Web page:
Thursday, June 18, 2009

Çok güzel Türkçe ama...!

I've had this conversation in Turkey so many times--at döner stands and train stations, in restrooms and art galleries--I've begun to feel remiss about not writing it down earlier:

Me: "Afferdersiniz..."

("Excuse me..." and then whatever question I have to ask.)
Them: "Alman mısınız?"
("Are you German?")
Me: "Hayır, Amerikalıyım."
("No, American.")
Them: "Çok güzel Türkçe ama...!"
("But your Turkish is very good...!")
Perhaps knowledge of Americans' general ineptness with other languages precedes us around the world. Or perhaps there are so many Turkish immigrants in Germany that your average German knows a few words of Turkish, like Americans (at least in the West) know "gracias" and "cerveza." Either way, I certainly can't say I don't benefit from the low expectations.

Saturday, June 13, 2009

Food envy

Earlier this week, I traveled 15 hours each way by train to eat bacon-wrapped cheese skewers (at right) in Bulgaria. (Well, there was a bit more to it than that, but it makes a better story this way.) I've stood outside an Italian supermarket with all my luggage waiting for it to open so I could pull as much pork, cheese, and wine off the shelves as I could in 10 minutes and then race to the airport. I've carted champagne back from a Greek island so we could celebrate Obama's election in style. I've picked raw bacon out of a friend's clothing after the package exploded inside her suitcase during an ill-fated smuggling run. I've even asked a vegetarian friend to bring chorizo from the United States for Thanksgiving stuffing. (She declined.)

Here in yabancıköy, my gang of Istanbul expat friends likes to joke that if we spent half as much time working as we spent scheming how to bring maximum quantities of food and drink back from our various jaunts, we could all retire. (Below, at left, my so-far personal-best haul, from Spain and Portugal.)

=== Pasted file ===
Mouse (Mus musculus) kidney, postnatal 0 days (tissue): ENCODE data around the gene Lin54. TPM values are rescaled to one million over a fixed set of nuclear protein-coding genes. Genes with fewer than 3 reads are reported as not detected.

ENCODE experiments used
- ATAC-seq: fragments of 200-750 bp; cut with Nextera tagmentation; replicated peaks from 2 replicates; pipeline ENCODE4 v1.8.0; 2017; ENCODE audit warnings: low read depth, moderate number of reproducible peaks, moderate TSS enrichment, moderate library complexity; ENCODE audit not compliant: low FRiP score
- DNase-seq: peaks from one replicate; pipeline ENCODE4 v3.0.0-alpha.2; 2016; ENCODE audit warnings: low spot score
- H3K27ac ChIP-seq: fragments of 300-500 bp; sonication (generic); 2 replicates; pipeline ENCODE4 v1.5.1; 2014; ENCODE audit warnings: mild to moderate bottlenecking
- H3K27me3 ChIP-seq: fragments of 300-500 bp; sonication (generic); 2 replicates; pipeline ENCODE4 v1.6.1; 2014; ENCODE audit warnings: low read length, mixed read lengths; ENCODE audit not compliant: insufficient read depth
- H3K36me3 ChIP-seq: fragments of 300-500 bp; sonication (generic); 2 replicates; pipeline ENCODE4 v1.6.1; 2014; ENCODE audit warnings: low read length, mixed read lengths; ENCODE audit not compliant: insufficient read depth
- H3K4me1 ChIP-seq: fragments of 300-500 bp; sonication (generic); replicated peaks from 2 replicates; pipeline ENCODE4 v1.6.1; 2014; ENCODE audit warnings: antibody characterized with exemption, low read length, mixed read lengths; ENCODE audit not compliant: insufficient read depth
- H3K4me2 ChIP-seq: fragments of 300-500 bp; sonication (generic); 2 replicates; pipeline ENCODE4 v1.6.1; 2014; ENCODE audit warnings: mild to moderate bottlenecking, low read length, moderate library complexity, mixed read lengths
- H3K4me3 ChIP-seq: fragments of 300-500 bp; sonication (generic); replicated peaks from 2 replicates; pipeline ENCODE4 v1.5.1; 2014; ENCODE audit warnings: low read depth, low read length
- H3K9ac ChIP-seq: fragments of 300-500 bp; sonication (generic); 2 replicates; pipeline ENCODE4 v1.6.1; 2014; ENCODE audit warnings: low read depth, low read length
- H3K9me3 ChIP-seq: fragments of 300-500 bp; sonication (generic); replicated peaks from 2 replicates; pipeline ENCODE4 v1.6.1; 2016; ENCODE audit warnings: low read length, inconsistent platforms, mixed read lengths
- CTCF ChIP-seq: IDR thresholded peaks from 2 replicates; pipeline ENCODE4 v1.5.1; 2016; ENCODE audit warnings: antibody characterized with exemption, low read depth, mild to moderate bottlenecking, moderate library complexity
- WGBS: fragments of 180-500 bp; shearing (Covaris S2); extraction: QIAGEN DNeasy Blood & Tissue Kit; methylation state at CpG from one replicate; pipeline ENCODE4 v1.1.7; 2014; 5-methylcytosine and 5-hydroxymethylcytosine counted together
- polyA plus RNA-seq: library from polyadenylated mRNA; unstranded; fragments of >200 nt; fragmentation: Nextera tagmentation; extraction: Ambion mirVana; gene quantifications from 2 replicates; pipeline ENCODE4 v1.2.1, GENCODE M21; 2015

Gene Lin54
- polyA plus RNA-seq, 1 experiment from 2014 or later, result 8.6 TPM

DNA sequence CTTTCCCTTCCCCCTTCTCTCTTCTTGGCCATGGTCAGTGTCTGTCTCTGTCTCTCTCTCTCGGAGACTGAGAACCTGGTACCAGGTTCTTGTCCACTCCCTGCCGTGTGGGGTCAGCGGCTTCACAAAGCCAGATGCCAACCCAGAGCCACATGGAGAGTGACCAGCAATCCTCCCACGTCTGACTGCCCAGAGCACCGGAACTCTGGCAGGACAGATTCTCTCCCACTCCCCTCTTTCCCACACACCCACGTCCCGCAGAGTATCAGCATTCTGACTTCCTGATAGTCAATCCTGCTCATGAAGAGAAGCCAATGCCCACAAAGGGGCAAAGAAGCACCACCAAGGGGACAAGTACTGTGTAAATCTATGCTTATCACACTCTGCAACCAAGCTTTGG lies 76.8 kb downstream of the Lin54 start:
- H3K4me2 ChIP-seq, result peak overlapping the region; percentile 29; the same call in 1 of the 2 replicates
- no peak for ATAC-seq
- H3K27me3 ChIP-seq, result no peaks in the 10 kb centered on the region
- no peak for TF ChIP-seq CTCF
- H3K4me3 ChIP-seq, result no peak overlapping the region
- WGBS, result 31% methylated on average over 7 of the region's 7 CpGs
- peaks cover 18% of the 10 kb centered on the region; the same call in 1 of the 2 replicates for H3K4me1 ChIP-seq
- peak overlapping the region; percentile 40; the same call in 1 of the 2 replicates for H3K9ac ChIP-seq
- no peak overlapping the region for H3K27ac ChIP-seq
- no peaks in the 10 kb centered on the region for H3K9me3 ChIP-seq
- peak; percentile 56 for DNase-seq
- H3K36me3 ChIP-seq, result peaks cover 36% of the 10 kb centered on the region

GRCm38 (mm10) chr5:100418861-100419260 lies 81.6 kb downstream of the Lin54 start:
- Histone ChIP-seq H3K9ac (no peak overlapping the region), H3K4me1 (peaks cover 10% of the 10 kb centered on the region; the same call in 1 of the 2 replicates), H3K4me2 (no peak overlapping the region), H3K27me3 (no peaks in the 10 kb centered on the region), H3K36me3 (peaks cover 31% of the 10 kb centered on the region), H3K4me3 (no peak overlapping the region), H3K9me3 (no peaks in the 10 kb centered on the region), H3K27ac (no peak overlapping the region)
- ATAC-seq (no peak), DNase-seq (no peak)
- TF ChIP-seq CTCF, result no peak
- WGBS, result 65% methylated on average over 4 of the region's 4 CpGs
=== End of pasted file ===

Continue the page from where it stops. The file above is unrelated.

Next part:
Although Istanbul is a massive city with much to offer, it seems to lack the thriving immigrant communities that give other urban areas such a delicious mix of cheap ethnic restaurants. This, combined with the fact that Turks are generally fairly conservative about food, means that ingredients not commonly used in Turkish cuisine--and the few restaurants that specialize in non-Turkish eats--are priced for the presumably fat wallets of foreigners and the local elite.

Bacon, blue cheese, maple syrup, limes, imported alcohol, Ben & Jerry's--we've got them all, just at ridiculously inflated prices. Other items, from black beans and cilantro to celery and raspberries, seem impossible to find on store shelves. Yes, we could eat well and live happily just with what's readily and reasonably available here, without competing to see how many kilos of sausage and liters of wine we can stuff into our suitcases, but where's the fun in that?

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For another expat's take on eating abroad, check out Yazar's blog post "A scone, a goat and the Conor Pass." An Irishwoman living in Çanakkale, Turkey, she's the next link in today's food-themed "World Blog Surf Day," organized by Sher, an expat living in Prague, and Twitter-reported by my fellow Istanbul expat Anastasia Ashman.